Monday, 15 July 2013

Film Review: Pacific Rim

"Today we are cancelling the apocalypse!" 

Guillermo del Toro is back this time bringing us a love letter to Japanese Kaiju monster films. A tale of invading monstrous creatures(Kaiju), and humanities fight to stop them using the gigantic robots known as Jaegers.

It's nice to have a summer blockbuster that isn't a re-make or a sequel. Pacific Rim is $180million special effects behemoth of unpretentious fun.

From the very start we are thrown into a Blade Runner-esque world of high technology and cultural and social dilapidation. The CGI is stunning and no time is wasted introducing us to the Kaiju or the Jaegers. The pre-title sequence gives us a brief run down of when the Kaiju attacks began and how the Jaeger program came about before throwing us head first into the pre-fight Jaeger prep and a one on one match up between the Kaiju 'Knifehead' and the Jaeger 'Gipsy Danger'. The fight gives us our first taste of the wonderfully violent Mech-warrior vs. Bio-monstrosity battles that are the focal point of the movie.
Gipsey Danger, a mark 3 Jaeger, is piloted by Raleigh Becket(Charlie Hunnam) and his older brother Yancy Becket(Diego Klattenhoff). The opening fight sees the Kaiju get defeated but not before Yancy is killed. We also find out that the Jaeger pilots' minds are linked as the Jaegers are controller by thought as much as action and the neural load needs to be shared over two minds to be safe. Yancy being killed whilst the neural link is still active plays a major part in Raleigh's character development and his interactions.
It is suggested that the strength of the Kaiju that kills Yancy is surprising and that the Kaijus are getting stronger.

Jump several years forward and we are now presented with an Earth that is worse off than before. The Kaiju attacks are becoming more frequent, the Jaegers are being defeated more often and the governments of the world have cancelled funding on the Jaeger program. They're now implementing a rather pathetic and desperate plan B. Building a wall around the entire Pacific Rim. The main issues here being that the wall is about as tall as the Kaiju's are. No surprises that a Kaiju has the wall down in no time at all then.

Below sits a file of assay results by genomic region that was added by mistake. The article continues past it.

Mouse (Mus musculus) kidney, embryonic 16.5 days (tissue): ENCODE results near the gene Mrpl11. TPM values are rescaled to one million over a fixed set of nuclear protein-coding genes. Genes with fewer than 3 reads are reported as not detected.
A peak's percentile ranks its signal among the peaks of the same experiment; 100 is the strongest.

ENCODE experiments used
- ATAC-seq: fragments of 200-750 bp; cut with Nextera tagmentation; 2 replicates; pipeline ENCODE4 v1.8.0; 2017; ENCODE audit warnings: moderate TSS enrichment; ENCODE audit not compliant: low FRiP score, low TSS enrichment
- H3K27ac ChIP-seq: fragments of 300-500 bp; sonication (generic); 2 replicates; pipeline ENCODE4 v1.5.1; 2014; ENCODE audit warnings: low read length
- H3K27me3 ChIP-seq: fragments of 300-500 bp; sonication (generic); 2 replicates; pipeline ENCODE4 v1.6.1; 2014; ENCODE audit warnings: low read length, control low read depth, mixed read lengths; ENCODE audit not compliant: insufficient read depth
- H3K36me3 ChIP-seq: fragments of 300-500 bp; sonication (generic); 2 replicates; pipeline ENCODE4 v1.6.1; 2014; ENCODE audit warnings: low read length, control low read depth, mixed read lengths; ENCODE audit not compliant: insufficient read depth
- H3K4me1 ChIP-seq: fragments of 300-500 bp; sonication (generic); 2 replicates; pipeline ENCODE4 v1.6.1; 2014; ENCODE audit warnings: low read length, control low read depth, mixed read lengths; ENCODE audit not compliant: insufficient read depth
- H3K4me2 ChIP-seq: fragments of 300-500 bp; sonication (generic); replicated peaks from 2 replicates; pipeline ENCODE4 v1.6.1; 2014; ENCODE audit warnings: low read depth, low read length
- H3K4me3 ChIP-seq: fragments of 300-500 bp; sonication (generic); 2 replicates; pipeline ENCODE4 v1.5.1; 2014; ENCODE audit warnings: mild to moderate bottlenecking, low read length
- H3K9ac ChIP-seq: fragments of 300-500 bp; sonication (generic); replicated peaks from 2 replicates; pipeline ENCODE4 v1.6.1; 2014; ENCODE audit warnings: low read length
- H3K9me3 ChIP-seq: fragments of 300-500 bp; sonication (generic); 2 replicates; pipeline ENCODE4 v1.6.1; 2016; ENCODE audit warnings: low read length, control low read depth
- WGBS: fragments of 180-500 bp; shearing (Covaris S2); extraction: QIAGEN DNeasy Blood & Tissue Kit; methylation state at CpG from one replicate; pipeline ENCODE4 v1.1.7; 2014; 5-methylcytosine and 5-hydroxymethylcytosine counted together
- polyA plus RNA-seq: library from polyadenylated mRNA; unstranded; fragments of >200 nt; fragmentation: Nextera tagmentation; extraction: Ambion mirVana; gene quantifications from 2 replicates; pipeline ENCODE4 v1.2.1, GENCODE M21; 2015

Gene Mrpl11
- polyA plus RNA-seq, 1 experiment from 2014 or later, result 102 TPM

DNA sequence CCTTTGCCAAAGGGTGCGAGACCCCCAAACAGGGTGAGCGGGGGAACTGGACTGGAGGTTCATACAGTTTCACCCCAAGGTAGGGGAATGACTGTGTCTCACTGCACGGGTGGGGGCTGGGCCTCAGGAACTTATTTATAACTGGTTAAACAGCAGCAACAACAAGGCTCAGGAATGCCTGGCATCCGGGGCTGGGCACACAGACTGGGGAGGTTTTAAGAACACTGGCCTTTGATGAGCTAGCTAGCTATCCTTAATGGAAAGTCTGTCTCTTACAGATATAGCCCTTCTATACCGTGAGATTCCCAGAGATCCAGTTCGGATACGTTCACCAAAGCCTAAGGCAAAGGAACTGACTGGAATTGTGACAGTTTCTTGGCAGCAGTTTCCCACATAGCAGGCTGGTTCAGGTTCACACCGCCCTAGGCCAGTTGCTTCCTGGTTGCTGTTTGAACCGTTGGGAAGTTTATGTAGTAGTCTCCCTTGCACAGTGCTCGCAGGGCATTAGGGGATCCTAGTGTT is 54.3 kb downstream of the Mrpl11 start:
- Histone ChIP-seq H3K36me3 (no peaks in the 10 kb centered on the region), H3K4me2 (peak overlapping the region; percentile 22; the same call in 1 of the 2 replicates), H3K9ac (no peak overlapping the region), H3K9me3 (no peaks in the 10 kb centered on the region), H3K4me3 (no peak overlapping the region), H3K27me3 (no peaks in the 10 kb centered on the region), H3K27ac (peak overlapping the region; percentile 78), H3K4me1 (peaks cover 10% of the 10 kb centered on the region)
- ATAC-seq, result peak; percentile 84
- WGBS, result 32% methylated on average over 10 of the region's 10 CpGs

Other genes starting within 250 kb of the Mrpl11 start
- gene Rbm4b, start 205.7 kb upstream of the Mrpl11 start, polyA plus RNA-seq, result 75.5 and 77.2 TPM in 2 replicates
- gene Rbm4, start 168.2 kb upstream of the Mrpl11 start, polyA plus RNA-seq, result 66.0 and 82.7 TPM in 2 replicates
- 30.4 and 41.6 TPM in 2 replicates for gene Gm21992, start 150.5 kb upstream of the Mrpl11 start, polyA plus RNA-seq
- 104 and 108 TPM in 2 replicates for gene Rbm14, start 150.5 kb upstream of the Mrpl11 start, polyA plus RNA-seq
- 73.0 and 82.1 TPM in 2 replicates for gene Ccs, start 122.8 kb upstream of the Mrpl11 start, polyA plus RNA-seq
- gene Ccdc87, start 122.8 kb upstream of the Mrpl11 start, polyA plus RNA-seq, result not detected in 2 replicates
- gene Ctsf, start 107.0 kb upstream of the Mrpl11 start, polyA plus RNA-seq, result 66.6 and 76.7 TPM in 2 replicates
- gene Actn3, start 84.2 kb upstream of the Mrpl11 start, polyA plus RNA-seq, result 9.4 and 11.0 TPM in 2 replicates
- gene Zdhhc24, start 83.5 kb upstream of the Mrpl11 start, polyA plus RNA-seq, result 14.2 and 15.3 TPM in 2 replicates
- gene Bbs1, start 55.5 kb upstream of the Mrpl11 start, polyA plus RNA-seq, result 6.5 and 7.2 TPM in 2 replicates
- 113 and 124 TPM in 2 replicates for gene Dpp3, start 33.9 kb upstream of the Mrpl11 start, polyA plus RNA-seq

This leads to the films must have 4-star general, Stacker Pentecost(Idris Elba), being given 'one last chance'. He is allowed to form one last Jaeger team, based out of Hong Kong, to face the ever stronger Kaiju threat in an ultimate showdown.
As many Jaegers as can be mustered, and their international assortment of pilots, gather to form this team.
Raleigh is dragged out of 'retirement' to pilot the refurbished 'Gipsy Danger' and through a gauntlet of obstacles get's the untested Mako Mori(Rinko Kikuchi) as his new co-pilot. Mako lost her family in a Kaiju attack at a young age and joined the Jaeger program after this. But despite showing awesome potential in training Pentecost is reluctant to use her due to her strong emotional drive and it's potential impact on the neural link.
All the other pilots have their own issues, and to provide a little comic relief a pair of quirky scientists are introduced, Dr. Hermann Gottlieb(Burn Gorman) a tweed wearing British introvert and Dr. Newton Geiszler(Charlie Day) a loud, tattoo'd  biologist with a big personality.
Also present is a dubious black market salesman called Hannibal Chau (Ron Perlman), a character who wears gold-plated shoes and collects remnants of the monsters to sell on. Chau provides a platform for Perlman to have a pretty humours cameo in the film to add a little more comedy.

The forming of this team, and the social development between the major members of it, is punctuated with more awesome battles with the Kaiju. Which is good, as the film's plot and the character's personalities certainly could not hold the viewers attention on their own. These battles do result in the loss of some pilots, but the lack of any serious interactions with them before hand stops you feeling much in the way of loss at this. It is more just par for the course.
From about half way through the movie starts to build up to the inevitable major battle at the end. You know it is coming, but the part's in between have enough action and epic scenes to keep you interested and not just wishing for the major conflict the hurry up and happen.

All in all Pacific Rim is a very enjoyable movie. The CGI is very well done, the design of the props, sets, outfits and general technology is amazing and certainly call for some cos-play plans for the future.
The story isn't strong, but it doesn't claim to be, keeping things comedic and never taking it's self too seriously.
The dialogue seemed a bit disjointed, not always in the performance of it, sometimes just the writing didn't seem like it was going anywhere. Just a filler between fight. Which in a way it was, but more could have been done to mask this.
I would suggest it to friends, I feel like this world has so much more to give also!
There are issues with this film, but it's extremely fun despite that and I would suggest watching it on the big screen.
I give Pacific Rim 3.5/5

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